Federal Government Proposes New CFS Regulations, Launches SMR Action Plan

Clean Fuel Regulations. The federal government today released proposed Clean Fuel Regulations (the Regulations) under the Canadian Environmental Protection Act, 1999. This bulletin briefly summarizes the Regulations.

The Regulations, which were published in Canada Gazette, Part I earlier today, seek to lower greenhouse gas (GHG) emissions by reducing the carbon intensity (CI) of liquid fossil fuels produced in and imported into Canada.

The proposed Regulations would reduce the CI of liquid fossil fuels from 2016 CI levels by 2.4 gCO2e/MJ in 2022 increasing to 12 gCO2e/MJ in 2030 and establish a credit market to facilitate annual CI reductions through the following three categories of credit-creating actions:

  1. Reduce. Actions that reduce the CI of the fossil fuel throughout its lifecycle.

  2. Supply. Supplying low-carbon fuels.

  3. Switch. Specified end-use fuel switching in transportation.

The proposed Regulations will replace the Renewable Fuels Regulations, but maintain the minimum volumetric requirements of at least 5% low CI fuel content in gasoline and 2% low CI in diesel and light fuel oil.

The Regulations will not apply to gaseous or solid fuels, as previously announced in the federal government’s new Climate Change Plan (see our earlier bulletin).

SMR Action Plan. Minister of Natural Resources Seamus O’Regan today announced Canada’s Small Modular Reactor Action Plan (the Plan). The Plan provides details for the development, demonstrations, and deployment of small modular reactors (SMRs) in Canada and abroad. The Plan builds on the 2018 SMR Roadmap and brings together inputs and actions from all levels of government, industry, innovators, research institutions, power utilities, and Indigenous communities for an emerging global market estimated to be valued at $150-300 billion by 2040.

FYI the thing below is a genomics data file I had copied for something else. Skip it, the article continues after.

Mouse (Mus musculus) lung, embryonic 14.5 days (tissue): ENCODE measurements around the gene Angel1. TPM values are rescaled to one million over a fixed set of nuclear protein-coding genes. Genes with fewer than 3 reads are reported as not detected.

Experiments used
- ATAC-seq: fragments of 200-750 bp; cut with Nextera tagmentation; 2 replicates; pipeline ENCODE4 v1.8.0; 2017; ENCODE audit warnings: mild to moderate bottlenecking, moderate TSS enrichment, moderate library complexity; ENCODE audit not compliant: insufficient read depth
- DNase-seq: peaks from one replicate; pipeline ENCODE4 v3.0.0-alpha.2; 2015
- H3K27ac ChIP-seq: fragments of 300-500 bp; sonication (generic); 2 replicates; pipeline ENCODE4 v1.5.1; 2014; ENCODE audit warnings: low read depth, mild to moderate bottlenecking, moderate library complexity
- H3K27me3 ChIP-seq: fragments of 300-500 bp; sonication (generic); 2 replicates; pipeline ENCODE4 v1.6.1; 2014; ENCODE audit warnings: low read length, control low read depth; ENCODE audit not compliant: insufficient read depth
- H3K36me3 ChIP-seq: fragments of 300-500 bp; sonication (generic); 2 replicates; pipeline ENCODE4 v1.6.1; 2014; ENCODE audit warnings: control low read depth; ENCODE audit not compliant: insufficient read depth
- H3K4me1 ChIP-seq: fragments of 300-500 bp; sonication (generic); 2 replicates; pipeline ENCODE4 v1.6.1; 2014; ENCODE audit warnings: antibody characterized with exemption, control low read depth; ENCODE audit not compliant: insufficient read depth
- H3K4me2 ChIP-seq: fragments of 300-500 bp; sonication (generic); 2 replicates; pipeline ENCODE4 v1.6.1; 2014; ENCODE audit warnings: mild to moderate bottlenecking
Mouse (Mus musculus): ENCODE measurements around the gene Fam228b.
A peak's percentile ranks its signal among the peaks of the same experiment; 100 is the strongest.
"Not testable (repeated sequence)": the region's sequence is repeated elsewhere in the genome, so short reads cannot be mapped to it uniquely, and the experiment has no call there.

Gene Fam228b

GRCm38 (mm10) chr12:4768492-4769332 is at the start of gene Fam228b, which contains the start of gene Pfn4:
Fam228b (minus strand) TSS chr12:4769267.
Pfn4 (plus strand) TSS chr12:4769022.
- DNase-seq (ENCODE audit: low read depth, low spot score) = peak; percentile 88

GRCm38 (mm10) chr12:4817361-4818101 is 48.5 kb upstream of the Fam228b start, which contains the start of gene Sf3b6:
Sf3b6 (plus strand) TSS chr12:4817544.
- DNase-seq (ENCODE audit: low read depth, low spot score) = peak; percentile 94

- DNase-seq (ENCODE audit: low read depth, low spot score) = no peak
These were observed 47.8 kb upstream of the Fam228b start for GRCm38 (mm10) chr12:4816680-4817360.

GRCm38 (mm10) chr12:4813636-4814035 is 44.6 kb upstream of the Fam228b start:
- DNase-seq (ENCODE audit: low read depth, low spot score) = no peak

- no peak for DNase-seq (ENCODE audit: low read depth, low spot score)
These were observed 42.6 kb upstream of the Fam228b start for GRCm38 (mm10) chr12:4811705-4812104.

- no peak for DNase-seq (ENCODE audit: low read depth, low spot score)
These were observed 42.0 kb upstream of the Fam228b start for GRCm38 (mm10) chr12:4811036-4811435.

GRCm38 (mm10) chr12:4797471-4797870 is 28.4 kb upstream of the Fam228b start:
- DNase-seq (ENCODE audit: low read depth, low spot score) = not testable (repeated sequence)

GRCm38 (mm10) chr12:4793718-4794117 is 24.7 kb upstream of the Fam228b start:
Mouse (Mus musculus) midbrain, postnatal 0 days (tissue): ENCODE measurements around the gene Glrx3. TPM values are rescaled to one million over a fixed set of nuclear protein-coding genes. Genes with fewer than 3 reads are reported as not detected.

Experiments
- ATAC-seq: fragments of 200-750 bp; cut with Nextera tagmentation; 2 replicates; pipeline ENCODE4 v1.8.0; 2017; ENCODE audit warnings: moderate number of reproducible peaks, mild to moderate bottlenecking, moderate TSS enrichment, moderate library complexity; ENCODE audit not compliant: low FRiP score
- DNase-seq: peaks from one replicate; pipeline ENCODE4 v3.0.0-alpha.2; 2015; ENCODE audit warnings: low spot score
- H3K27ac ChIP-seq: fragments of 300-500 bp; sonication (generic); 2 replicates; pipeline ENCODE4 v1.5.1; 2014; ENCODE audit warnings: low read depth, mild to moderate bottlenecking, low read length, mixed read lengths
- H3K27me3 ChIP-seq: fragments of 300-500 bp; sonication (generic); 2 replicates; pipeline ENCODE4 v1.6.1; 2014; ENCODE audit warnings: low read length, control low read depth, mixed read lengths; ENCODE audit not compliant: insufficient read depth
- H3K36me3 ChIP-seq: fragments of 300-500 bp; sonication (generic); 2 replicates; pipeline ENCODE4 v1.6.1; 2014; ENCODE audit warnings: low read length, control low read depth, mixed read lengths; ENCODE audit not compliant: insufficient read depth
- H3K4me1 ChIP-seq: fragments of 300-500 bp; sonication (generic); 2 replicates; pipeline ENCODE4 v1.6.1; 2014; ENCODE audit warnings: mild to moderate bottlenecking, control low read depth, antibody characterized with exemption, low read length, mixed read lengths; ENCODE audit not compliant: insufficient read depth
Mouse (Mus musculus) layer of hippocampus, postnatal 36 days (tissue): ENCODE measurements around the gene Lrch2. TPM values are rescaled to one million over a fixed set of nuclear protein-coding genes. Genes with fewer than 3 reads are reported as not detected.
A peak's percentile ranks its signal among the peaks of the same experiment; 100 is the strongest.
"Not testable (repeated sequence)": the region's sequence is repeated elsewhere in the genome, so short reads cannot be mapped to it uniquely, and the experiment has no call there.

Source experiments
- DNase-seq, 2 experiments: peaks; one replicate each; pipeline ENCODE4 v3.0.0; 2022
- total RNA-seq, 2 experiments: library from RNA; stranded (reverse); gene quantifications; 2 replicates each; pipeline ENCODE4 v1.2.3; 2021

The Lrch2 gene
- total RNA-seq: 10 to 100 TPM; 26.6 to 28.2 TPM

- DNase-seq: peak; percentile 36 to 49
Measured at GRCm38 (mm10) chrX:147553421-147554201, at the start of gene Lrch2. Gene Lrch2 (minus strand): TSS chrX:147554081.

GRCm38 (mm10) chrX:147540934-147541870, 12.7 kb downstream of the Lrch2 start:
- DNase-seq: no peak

The Plan provides concrete actions for key enablers under the following four pillars:

  1. Demonstration and deployment, including risk sharing;

  2. Policy, legislation, and regulation, including nuclear liability, security and waste management;

  3. Capacity, engagement, and public confidence, with an emphasis on Indigenous engagement; and

  4. International partnerships and markets, including international enabling frameworks.

The Plan supports and forms part of the federal government’s plan to reach net-zero emissions by 2050.

For further information or to discuss the contents of this bulletin, please contact Lisa DeMarco at lisa@demarcoallan.com.

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